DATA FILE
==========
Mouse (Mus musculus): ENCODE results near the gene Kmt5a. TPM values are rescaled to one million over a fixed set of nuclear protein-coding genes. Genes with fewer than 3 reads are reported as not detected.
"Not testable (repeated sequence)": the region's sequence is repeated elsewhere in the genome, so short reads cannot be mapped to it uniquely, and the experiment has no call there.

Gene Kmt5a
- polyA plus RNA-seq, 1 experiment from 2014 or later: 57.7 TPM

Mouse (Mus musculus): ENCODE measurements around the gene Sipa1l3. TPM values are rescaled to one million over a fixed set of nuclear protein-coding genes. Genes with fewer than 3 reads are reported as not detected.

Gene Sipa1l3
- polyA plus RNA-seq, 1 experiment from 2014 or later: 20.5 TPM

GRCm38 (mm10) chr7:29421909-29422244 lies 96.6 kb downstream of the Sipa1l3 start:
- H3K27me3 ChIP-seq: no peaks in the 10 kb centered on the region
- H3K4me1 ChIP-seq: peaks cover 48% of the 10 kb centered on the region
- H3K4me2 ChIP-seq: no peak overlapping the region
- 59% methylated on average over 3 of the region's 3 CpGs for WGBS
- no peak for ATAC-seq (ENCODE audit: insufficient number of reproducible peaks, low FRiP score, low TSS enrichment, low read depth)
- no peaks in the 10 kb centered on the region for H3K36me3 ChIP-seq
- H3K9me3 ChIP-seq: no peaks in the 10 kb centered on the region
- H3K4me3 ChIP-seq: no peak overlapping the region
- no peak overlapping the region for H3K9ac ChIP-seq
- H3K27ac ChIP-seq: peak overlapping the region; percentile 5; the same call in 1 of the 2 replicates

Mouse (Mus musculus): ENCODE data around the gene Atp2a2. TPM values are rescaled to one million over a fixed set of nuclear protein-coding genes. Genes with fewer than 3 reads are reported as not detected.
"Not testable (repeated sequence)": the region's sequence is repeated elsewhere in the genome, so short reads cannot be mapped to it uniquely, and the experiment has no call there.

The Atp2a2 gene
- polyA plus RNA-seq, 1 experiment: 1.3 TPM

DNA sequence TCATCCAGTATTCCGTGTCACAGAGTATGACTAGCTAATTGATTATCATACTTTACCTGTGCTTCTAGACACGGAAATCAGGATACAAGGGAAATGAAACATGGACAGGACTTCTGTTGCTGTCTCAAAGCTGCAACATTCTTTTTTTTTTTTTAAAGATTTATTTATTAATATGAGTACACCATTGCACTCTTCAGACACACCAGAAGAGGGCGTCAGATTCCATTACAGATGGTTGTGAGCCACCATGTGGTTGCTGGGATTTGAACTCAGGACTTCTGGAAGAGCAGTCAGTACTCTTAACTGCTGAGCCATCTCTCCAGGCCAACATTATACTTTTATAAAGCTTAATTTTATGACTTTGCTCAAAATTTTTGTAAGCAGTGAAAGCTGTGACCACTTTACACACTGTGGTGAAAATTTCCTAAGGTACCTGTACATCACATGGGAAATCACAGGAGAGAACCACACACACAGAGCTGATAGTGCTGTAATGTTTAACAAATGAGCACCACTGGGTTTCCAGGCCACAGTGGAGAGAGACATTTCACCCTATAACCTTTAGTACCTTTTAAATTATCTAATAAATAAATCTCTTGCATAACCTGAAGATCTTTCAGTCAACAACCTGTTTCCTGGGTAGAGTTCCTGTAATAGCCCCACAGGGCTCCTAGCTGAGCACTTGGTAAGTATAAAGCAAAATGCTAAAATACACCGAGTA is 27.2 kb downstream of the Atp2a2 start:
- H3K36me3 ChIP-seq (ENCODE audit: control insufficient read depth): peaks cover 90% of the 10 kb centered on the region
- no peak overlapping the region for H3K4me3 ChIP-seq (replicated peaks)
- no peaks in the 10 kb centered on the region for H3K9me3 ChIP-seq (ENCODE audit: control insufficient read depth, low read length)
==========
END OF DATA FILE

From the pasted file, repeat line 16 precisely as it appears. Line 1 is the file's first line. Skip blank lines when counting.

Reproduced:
- H3K4me3 ChIP-seq: no peak overlapping the region